Fiona Maye is a leading High Court judge, presiding over cases in the family court. She is renowned for her fierce intelligence, exactitude and sensitivity. But her professional success belies private sorrow and domestic strife. There is the lingering regret of her childlessness, and now, her marriage of thirty years is in crisis.
At the same time, she is called on to try an urgent case: for religious reasons, a beautiful seventeen-year-old boy, Adam, is refusing the medical treatment that could save his life, and his devout parents share his wishes. Time is running out. Should the secular court overrule sincerely held faith? In the course of reaching a decision Fiona visits Adam in hospital – an encounter which stirs long-buried feelings in her and powerful new emotions in the boy. Her judgment has momentous consequences for them both.
Whilst I know Ian McEwan isn’t everyone cup of tea, I have to say he is mine. I haven’t read as many of his novels as I would have liked but I’ve enjoyed each one and always found them to be not what I expected when I started reading. The same is the case with The Children’s Act, which left me feeling bereft when I was done because I hadn’t realised how connected to Fiona and Adam I had become and how much I had bought into their stories and lives.
On the surface, Fiona is not that likeable. She is completely focused on her career, to the detriment of her marriage and her life. She isn’t unhappy but she is living in a bubble that no one can seem to burst. Part of her knows this but she doesn’t seem willing or able to make a change till her husband forces one on her, and into making decisions she might not normally have made…which in turn leads her to becoming more involved with Adam, a teenager at the centre of a potentially controversial case.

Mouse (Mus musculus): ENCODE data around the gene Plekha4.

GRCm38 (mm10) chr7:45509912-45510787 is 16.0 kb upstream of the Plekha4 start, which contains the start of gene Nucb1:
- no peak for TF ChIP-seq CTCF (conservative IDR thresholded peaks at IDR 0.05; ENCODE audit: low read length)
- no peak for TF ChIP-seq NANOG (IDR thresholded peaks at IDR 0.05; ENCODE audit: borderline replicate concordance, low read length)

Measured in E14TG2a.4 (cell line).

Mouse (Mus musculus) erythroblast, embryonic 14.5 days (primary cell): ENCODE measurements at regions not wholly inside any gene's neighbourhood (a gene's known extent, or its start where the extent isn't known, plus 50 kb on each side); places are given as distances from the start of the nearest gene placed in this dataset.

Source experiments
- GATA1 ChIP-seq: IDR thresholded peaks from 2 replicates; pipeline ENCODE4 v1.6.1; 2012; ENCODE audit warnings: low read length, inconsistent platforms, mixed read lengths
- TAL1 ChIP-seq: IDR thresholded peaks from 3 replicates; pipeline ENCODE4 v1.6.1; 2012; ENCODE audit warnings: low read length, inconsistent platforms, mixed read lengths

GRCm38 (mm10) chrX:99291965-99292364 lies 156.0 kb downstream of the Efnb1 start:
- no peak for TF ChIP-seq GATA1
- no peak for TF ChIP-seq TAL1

You can see the dominos falling and the tragedy unfolding yet no one seems able to step far enough outside themselves to stop it – and it is this that meant I ended up having a lot of sympathy for Fiona. Because the dominos were falling long before her husband drops his bombshell; they started when she put her job before becoming a mother – something she has come to regret and is underlying in all her behaviours. McEwan introduces the theme subtly and weaves it through Fiona’s story really well – never beating you over the head with it.
Adam has his own regrets, even though he is young. He has been sheltered and protected by his parents and his church and Fiona’s entry into his life opens his eyes to the wider world, but one he’s not prepared for. He looks for answers in her that he no longer finds in his God – answers it seems impossible she will be able to provide, no matter how much she might want to. They are both so lost and I felt for them because of this.
That McEwan can do this, completely draw me in, when I didn’t know if I liked the characters is a testament to his writing, which I always find seems simple on the surface but somehow leaves me feeling quite exhausted by the end, realising I have been putting all my energies into reading. He manages to create completely believable worlds (at least for me) and put me in the middle of them – which is why I should read more of his books and means that I loved this one. Highly recommended.